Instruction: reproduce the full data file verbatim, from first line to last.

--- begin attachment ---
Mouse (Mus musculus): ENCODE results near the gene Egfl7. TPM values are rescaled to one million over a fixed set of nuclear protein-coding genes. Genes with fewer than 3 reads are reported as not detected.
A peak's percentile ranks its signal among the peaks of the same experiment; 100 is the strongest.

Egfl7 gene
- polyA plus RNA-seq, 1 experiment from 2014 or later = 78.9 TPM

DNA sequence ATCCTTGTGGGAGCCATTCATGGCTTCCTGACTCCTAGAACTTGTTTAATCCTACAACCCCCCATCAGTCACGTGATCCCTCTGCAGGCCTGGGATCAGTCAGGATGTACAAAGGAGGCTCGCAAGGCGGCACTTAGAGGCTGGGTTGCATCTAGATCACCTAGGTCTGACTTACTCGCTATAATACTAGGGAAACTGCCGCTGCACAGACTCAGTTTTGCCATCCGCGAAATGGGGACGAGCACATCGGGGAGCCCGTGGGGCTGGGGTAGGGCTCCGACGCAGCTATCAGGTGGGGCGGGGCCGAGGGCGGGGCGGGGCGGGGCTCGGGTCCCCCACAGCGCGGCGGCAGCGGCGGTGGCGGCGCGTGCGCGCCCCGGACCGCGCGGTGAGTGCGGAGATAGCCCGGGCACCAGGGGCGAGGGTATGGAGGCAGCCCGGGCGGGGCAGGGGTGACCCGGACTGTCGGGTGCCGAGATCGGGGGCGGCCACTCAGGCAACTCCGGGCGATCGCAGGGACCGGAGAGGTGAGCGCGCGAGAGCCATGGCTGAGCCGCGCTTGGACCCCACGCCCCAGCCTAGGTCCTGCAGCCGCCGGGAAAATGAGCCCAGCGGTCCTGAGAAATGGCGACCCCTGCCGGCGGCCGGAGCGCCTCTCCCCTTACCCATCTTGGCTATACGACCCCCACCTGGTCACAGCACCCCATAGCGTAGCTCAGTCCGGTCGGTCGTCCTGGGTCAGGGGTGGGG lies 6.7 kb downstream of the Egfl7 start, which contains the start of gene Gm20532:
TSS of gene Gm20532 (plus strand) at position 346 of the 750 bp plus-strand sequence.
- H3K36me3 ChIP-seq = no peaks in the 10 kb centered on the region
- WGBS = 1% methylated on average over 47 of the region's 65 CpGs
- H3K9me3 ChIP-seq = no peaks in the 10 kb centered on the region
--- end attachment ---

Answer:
Mouse (Mus musculus): ENCODE results near the gene Egfl7. TPM values are rescaled to one million over a fixed set of nuclear protein-coding genes. Genes with fewer than 3 reads are reported as not detected.
A peak's percentile ranks its signal among the peaks of the same experiment; 100 is the strongest.

Egfl7 gene
- polyA plus RNA-seq, 1 experiment from 2014 or later = 78.9 TPM

DNA sequence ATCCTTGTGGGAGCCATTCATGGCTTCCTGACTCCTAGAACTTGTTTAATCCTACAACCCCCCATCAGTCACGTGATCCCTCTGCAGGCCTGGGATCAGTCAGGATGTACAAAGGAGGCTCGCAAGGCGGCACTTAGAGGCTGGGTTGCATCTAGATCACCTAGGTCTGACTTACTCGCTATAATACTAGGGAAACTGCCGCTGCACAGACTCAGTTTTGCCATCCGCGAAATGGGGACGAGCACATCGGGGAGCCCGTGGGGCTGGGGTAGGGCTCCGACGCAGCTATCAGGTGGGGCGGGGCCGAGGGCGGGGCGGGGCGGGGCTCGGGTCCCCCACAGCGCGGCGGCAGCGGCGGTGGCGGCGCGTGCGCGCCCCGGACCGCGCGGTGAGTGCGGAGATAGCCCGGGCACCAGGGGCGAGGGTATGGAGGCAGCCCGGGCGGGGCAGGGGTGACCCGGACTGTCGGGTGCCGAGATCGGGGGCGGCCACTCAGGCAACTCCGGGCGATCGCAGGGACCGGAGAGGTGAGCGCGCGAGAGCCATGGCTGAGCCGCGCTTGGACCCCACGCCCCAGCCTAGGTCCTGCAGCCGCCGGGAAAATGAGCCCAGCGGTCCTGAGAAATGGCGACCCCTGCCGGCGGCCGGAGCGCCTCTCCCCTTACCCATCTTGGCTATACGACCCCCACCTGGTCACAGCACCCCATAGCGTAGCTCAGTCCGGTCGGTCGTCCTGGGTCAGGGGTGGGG lies 6.7 kb downstream of the Egfl7 start, which contains the start of gene Gm20532:
TSS of gene Gm20532 (plus strand) at position 346 of the 750 bp plus-strand sequence.
- H3K36me3 ChIP-seq = no peaks in the 10 kb centered on the region
- WGBS = 1% methylated on average over 47 of the region's 65 CpGs
- H3K9me3 ChIP-seq = no peaks in the 10 kb centered on the region